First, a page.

Jul 23, 2019 | Updated: 09:13 AM EDT

Miserable & Chronic Allergies Induced By Global Warming

Apr 13, 2017 01:56 AM EDT

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Changing climate and global warming can worsen allergies. Rising carbon dioxide levels could lead to more plant growth and eventually more pollen.
(Photo : Christopher Furlong/Getty Images)

Studies revealed that global warming may contribute to miserable and chronic allergies. Warming temperature may lead to longer blooming season and increasing carbon dioxide levels creating more allergy-causing pollens.

Changing climate and global warming can worsen allergies. Rising carbon dioxide levels could lead to more plant growth and eventually more pollen. Carbon dioxide is essential for plants in photosynthesis ( the process of plant's production of food). According to The Verge, in order to reproduce plants, needs to transfer pollens from male to female flower.

Pollination occurs all throughout the season; trees on spring, grasses, and weeds on summer, ragweed in fall. This is a challenge for people suffering from seasonal allergies. As the pollen invades the body, it stimulates the immune system allowing some chemicals to be secreted such as histamine that causes itchiness and swelling.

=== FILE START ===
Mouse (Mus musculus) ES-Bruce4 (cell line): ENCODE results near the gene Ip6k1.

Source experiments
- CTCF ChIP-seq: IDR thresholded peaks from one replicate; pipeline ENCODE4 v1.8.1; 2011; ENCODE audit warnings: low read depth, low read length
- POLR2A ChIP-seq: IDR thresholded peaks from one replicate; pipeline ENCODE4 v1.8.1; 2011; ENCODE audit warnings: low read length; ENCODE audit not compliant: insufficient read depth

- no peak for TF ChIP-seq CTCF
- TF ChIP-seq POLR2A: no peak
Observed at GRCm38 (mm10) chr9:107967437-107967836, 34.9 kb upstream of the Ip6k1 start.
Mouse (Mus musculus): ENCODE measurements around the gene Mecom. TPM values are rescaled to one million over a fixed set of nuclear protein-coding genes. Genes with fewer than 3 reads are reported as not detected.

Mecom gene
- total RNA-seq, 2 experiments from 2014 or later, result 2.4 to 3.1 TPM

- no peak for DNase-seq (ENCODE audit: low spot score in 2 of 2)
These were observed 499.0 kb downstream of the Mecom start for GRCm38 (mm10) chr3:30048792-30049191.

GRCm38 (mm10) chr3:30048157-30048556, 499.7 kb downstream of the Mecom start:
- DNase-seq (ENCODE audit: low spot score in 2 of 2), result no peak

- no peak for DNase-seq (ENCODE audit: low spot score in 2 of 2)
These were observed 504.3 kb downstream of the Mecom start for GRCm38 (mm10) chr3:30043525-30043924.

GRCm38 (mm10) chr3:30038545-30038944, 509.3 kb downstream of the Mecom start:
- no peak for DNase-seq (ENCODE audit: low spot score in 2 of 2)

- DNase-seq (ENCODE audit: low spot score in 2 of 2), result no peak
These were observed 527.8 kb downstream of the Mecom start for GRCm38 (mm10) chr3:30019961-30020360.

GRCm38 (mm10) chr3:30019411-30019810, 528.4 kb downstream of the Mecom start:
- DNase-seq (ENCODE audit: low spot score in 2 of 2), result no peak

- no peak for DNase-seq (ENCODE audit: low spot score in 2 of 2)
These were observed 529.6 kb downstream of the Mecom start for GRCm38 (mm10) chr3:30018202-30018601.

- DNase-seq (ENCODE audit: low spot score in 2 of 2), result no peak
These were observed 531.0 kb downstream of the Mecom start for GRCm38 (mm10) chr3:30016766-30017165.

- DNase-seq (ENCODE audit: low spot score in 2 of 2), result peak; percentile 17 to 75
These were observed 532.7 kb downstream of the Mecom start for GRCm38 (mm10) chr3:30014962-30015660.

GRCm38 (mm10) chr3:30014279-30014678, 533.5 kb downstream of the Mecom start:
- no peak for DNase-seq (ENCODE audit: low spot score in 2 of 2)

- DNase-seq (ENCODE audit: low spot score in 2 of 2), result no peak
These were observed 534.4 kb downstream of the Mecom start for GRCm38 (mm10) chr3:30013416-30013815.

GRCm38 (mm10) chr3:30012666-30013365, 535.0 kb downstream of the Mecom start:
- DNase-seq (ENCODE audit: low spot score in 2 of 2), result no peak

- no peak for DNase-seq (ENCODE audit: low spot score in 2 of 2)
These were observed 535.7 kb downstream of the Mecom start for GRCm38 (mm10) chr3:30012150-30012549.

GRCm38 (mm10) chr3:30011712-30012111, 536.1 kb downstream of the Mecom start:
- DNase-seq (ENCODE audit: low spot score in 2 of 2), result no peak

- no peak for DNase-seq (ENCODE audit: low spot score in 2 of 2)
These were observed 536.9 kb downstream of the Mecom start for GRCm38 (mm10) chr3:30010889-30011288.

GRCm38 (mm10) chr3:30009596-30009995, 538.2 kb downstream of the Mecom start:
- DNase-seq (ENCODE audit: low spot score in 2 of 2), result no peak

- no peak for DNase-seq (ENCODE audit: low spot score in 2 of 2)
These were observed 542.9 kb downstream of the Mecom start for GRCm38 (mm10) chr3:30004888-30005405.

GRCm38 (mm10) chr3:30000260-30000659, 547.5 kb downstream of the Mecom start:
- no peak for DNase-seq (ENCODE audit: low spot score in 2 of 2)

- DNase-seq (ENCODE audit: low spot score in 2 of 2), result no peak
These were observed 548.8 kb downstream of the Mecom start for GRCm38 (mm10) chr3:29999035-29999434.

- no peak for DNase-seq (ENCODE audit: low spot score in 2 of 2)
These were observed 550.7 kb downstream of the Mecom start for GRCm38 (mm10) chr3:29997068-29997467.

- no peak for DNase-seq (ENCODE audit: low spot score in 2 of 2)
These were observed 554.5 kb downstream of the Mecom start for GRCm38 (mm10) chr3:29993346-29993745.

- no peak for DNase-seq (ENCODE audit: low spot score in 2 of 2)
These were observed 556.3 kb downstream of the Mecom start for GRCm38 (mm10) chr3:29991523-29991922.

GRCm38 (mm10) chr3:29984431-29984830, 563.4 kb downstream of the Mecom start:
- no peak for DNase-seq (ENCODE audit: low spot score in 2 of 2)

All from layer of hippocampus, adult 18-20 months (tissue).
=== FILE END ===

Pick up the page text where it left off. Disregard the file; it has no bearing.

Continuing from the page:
Furthermore, a rising carbon dioxide level also leads to longer growing season, allowing plans to produce more pollen for long period of time. Hay fever, also called as seasonal allergy is mainly caused by ragweed. Ragweed grown in laboratories was discovered to be producing more pollen when carbon dioxide levels are increased.

Meanwhile, according to American Academy of Allergy Asthma & Immunology (AAAAI), roughly 7.8 percent of people 18 and over have hay fever. In 2010, survey shows that white children in the United States were more predisposed to hay fever (10 percent) compared to black children (7 percent). Worldwide, allergic rhinitis affects 10 percent to 20 percent of the population.

AAAAI also states that the culprit behind rising allergy and asthma diagnosis rates is the theory of "hygiene hypothesis". The theory states that too neat and too clean environment does not train people's immune system to be exposed to germs and other allergy-causing substances. This concept is being supported by studies as kids who live in farms develop fewer allergic cases.

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